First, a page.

On breaking resolutions and getting things fixed

Calenderblog19 January 2016

Blue Monday – apparently the most depressing day of the year – has now passed and, according to many reports, three-quarters of those who made New Year’s resolutions have already not seen them through. In fact, badly made plans start to fall apart as early as the ninth day of the New Year and 35 per cent of people break their resolution before the month is out.

Since most therapists (myself included) work with addictions at some level or other, the start of the year brings to our practices some people who already feel pretty deflated by their own effort to control negative life habits. This is a pity, since it’s often not the person’s willpower or discipline that is at fault but the way in which they planned to make their change.

Many people don’t understand how to successfully make changes in their lives and so tend towards ‘over-commitment’ when they undertake those changes. Connectedly, if you try to make too many alterations at the same time, you tend to make a successful outcome harder to achieve.

Evidence from many sources, including my own practice, suggests that making change in life is more easily achieved when you make a proper plan to achieve it. If you simply make up your plans on the spot, there is a much greater chance you will miss the detailed planning that goes along with effective change. (I guess you might already be able to see why deciding to finally give up something on the last strokes of midnight on December 31 often fails so quickly.)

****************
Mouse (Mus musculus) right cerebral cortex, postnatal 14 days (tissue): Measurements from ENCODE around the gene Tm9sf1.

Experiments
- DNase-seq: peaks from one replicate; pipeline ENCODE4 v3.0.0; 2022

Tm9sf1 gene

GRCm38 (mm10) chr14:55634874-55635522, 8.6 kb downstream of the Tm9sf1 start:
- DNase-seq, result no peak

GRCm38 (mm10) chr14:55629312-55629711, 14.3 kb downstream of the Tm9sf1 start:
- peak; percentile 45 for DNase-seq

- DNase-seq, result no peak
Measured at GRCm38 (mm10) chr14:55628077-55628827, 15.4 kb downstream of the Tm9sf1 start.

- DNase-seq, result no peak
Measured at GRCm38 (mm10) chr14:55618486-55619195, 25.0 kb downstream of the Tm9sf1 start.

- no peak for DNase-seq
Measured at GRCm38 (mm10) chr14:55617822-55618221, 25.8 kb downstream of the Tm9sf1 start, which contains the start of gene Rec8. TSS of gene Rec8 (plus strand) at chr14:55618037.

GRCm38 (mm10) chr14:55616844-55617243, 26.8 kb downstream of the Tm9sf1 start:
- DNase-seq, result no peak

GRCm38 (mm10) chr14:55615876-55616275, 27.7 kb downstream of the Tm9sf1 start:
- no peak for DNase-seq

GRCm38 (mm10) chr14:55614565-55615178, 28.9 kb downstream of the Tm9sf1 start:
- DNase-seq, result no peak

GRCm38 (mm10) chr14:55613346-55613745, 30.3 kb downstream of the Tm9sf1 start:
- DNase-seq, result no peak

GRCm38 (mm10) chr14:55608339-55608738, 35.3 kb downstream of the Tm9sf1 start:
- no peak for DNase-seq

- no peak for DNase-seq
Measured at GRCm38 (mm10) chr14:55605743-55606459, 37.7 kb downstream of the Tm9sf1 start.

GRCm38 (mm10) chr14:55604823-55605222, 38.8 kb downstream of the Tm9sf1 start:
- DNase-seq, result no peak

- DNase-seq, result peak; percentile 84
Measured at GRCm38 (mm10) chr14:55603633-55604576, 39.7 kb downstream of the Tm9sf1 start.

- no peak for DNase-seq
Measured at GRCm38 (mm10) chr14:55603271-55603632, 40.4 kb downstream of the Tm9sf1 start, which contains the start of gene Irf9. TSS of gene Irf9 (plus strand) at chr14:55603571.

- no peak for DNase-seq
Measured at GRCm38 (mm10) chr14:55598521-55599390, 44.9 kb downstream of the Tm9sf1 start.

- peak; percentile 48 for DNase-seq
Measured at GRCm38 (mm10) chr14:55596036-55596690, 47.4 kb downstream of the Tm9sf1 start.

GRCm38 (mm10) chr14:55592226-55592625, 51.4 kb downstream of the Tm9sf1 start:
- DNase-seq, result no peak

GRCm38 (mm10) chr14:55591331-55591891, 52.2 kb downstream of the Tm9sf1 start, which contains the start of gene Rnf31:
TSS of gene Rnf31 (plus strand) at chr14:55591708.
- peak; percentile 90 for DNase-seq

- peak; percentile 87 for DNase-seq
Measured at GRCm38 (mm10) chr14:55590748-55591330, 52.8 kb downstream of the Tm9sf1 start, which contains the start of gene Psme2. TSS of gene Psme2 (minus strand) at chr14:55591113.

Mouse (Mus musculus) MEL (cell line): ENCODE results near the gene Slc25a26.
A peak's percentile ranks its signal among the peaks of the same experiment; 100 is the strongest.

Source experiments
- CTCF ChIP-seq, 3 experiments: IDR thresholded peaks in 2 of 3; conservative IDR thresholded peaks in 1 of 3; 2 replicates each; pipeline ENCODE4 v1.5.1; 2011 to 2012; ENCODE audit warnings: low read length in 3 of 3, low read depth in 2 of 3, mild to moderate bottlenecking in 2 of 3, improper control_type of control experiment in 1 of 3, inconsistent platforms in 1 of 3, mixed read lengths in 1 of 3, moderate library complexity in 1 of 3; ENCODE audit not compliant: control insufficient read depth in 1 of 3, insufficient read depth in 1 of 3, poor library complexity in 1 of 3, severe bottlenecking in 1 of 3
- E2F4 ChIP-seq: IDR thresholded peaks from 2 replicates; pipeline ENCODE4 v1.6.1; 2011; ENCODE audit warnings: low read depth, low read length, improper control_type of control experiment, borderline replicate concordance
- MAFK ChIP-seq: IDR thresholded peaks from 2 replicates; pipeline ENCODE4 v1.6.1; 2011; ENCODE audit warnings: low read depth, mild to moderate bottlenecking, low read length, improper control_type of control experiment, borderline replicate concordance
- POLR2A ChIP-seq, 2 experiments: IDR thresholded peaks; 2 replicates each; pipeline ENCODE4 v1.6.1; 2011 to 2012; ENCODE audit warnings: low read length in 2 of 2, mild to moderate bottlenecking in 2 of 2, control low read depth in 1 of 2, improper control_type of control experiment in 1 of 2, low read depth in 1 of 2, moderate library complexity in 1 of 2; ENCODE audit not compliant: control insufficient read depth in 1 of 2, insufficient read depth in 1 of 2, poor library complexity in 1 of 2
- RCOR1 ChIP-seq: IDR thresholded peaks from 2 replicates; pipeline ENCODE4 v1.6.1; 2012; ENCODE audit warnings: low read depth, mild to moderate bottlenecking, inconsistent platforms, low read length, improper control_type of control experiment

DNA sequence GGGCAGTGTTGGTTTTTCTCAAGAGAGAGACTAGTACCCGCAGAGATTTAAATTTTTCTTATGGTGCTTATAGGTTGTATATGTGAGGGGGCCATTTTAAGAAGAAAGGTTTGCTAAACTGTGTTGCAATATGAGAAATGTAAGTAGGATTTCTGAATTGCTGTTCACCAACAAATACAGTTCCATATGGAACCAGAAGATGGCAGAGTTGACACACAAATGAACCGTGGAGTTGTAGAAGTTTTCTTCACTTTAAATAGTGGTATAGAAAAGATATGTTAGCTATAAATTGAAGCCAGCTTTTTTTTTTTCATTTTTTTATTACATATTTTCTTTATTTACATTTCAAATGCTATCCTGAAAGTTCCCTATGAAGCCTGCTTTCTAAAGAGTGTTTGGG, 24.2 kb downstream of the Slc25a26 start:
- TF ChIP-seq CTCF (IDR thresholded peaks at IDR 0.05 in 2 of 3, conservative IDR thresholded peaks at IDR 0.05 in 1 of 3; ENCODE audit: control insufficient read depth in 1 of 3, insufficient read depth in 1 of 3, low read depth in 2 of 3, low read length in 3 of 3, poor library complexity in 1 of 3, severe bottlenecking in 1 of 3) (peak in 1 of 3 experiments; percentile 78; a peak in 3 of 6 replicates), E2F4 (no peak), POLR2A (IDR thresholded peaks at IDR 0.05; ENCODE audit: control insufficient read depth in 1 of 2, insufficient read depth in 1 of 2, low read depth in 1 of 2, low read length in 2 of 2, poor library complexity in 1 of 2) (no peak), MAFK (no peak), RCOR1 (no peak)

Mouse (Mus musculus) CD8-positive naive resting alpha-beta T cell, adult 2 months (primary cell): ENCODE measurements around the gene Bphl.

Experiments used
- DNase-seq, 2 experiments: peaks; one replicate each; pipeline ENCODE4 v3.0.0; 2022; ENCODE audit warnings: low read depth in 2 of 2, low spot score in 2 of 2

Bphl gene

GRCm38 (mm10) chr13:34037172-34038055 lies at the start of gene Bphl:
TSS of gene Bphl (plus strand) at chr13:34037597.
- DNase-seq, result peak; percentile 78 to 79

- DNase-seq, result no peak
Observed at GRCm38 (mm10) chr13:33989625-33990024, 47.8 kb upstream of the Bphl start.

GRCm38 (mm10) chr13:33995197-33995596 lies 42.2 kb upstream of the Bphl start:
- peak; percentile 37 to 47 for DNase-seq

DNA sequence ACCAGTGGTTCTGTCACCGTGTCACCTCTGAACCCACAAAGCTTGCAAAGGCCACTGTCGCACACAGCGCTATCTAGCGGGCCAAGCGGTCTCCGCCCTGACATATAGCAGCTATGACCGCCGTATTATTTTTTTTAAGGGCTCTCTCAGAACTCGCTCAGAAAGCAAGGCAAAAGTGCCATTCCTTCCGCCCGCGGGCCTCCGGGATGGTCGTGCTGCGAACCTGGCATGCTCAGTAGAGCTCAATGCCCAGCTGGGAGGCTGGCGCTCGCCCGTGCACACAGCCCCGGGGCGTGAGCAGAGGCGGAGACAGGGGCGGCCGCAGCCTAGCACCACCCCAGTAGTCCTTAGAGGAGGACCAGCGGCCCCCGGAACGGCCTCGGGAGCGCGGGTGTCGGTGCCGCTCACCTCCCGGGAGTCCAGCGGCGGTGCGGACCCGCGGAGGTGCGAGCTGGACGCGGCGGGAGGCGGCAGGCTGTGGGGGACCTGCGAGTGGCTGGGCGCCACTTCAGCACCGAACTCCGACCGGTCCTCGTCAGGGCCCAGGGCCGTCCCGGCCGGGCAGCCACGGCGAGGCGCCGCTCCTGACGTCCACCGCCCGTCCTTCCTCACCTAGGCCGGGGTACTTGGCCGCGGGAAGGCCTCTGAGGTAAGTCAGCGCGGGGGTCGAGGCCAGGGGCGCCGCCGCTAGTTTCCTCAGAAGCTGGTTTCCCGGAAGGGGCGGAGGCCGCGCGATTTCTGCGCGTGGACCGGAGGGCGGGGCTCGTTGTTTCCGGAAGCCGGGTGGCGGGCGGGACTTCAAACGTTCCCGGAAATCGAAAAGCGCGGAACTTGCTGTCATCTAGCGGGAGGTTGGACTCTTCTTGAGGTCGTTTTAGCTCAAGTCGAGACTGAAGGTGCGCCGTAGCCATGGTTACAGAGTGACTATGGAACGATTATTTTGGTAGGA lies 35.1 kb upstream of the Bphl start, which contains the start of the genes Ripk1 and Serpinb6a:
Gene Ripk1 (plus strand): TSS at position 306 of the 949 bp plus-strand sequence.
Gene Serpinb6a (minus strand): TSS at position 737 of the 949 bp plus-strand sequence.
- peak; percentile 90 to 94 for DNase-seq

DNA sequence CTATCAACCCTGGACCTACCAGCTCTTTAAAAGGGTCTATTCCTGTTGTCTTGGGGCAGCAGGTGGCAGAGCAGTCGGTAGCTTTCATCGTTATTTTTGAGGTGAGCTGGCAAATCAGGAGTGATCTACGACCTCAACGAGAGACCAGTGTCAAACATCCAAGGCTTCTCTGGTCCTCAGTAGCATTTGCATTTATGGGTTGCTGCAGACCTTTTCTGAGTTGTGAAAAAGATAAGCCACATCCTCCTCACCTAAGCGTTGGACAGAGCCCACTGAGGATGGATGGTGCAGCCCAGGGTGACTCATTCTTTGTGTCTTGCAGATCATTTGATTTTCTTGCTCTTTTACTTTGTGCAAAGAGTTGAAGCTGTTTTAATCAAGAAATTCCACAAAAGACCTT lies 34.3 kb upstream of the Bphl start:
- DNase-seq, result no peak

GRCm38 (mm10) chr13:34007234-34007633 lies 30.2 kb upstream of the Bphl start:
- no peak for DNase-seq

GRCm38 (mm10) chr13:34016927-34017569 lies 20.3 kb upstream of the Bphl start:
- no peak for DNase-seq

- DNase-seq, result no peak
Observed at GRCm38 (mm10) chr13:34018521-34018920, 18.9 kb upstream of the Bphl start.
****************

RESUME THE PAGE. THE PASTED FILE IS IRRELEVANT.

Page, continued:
It can also be quite difficult, if you are on your own during the process, to not only make changes but also retain motivation. Sharing your goals with someone, even a therapist, will likely help you to stick to the change. Effectively, when you talk through your ideas for change with someone else you begin to form a contract with yourself. In the 14 years I’ve been involved in helping people to make changes, a well-formed contract has often made the difference between success and failure.

Finally, we tend to underestimate how long it takes to change a habit. According to research conducted at University College London (see Phillippa Lally), it takes a sobering 66 days for simple new habits (such as eating fruit daily or jogging) to become automatic – although individuals range wildly in their abilities, taking anywhere between 18 and 245 days to affect the changes).

When it comes to positive change around issues like overuse of porn or other sexual acting out, then habits are often deeply ingrained and complex. Rather than launching my new porn recovery programme REWIND on 1 January, you can perhaps see why I’m waiting until a little beyond the first few weeks of the year before I open it up.

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